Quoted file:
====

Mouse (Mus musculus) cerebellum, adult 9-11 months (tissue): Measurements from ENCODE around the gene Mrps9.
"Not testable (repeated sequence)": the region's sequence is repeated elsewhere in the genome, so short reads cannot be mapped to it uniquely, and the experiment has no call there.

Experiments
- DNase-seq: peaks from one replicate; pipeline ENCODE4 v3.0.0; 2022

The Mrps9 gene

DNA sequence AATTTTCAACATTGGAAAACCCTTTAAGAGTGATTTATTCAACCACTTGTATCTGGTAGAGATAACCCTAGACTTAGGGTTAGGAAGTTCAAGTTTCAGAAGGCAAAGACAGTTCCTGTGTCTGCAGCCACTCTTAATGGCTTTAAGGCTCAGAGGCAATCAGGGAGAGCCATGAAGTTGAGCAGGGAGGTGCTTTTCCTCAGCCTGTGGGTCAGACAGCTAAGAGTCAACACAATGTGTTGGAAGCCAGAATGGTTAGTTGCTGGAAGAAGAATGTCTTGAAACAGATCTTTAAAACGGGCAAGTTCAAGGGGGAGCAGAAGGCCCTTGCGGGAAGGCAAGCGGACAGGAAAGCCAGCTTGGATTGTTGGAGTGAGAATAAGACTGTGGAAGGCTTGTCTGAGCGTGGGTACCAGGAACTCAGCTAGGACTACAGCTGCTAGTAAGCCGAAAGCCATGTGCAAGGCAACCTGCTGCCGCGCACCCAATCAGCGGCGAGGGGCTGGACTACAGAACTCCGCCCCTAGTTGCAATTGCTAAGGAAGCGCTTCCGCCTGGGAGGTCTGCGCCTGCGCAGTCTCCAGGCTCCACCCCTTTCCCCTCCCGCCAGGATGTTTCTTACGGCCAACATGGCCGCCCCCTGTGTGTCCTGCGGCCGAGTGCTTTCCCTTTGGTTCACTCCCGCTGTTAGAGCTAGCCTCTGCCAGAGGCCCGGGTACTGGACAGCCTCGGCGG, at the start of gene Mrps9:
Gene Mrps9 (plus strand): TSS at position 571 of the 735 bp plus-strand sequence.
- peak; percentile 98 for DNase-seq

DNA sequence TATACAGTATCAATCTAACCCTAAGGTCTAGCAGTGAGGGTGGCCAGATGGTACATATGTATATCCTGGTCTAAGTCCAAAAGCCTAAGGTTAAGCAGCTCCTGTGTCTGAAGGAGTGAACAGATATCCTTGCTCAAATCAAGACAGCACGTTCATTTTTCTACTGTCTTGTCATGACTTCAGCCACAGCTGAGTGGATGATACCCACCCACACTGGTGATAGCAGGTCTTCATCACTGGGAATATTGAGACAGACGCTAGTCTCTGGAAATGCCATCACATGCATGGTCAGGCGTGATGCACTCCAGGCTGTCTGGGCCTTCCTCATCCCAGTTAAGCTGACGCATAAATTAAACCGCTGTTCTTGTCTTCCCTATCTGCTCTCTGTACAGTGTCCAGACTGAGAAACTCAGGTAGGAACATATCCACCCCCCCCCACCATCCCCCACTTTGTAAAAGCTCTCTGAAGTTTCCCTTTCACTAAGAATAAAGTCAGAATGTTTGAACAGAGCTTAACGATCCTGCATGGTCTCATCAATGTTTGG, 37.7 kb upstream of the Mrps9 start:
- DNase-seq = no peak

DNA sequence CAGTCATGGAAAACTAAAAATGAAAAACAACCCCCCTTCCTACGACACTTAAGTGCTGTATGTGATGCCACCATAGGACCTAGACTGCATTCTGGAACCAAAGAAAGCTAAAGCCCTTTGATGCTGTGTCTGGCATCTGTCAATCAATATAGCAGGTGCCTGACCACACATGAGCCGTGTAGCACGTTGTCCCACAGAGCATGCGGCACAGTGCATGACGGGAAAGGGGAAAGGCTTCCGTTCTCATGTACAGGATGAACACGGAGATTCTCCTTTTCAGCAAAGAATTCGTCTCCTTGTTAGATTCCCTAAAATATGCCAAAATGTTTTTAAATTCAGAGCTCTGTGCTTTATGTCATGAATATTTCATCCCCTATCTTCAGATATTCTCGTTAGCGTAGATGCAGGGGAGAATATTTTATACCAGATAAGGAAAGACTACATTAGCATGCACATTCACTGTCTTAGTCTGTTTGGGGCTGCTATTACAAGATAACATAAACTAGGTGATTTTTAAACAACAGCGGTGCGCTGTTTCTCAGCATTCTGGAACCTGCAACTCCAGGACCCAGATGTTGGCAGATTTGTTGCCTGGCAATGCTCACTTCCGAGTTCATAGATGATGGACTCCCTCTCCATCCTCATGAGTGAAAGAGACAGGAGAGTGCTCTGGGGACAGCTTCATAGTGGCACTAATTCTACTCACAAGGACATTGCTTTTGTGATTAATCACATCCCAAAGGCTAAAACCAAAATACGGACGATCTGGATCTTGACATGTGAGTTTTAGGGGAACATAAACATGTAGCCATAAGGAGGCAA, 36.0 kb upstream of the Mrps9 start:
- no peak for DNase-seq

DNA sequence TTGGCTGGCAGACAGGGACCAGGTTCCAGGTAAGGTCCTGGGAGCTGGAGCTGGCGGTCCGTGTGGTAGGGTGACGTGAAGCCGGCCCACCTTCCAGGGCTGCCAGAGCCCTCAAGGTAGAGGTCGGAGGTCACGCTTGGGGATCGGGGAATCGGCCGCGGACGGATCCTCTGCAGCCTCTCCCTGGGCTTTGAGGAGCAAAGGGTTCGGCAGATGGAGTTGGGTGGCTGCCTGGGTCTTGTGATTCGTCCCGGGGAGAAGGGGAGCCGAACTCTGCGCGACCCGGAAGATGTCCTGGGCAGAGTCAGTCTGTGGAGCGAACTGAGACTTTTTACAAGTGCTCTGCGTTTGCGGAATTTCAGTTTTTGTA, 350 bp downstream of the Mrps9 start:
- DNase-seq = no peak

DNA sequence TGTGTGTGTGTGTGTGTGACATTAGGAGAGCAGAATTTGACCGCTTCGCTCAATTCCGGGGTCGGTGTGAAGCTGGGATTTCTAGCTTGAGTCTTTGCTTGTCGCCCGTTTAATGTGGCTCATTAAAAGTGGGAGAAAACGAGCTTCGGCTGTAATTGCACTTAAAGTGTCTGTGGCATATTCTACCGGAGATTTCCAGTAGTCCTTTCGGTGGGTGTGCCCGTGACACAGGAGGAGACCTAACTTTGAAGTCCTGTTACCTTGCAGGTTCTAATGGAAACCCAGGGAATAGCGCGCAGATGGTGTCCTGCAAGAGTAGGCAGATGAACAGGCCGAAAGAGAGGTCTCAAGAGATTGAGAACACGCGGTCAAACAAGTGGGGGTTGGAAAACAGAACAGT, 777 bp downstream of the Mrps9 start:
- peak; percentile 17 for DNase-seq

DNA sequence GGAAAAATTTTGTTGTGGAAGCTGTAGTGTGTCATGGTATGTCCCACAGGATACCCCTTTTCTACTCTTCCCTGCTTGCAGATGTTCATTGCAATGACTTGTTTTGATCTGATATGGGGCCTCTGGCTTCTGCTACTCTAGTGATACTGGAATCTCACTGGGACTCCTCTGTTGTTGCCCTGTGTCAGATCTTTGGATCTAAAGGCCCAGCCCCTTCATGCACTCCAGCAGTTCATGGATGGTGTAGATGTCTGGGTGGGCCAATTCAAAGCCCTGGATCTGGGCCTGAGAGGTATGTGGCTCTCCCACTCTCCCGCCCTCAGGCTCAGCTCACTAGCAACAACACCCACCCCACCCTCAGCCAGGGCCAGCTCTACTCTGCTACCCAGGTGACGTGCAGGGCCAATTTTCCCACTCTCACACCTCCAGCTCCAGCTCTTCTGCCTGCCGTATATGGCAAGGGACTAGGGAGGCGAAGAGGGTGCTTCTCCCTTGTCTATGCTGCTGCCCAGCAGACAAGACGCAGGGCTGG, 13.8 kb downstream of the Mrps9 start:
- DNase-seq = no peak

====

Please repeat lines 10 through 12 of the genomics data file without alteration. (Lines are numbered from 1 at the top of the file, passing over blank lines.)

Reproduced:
- DNase-seq = no peak

DNA sequence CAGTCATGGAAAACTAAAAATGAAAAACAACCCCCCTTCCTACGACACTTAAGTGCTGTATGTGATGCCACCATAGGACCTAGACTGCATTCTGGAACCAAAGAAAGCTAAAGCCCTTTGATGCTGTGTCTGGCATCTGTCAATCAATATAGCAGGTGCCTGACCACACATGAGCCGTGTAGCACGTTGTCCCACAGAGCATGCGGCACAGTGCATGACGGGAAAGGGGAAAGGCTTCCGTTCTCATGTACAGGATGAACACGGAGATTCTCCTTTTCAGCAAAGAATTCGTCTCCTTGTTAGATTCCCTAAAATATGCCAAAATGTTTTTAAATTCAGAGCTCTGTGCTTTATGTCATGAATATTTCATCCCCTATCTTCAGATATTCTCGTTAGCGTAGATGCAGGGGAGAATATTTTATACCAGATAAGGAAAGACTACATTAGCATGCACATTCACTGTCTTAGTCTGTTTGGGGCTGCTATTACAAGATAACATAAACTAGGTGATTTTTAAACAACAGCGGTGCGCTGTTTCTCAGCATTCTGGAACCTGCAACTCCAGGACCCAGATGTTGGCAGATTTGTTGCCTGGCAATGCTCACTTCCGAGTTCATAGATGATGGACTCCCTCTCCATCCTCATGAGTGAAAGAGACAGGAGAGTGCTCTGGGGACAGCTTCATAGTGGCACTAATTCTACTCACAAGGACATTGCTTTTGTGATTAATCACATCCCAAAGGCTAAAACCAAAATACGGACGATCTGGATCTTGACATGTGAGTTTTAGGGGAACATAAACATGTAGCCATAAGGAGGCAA, 36.0 kb upstream of the Mrps9 start:
- no peak for DNase-seq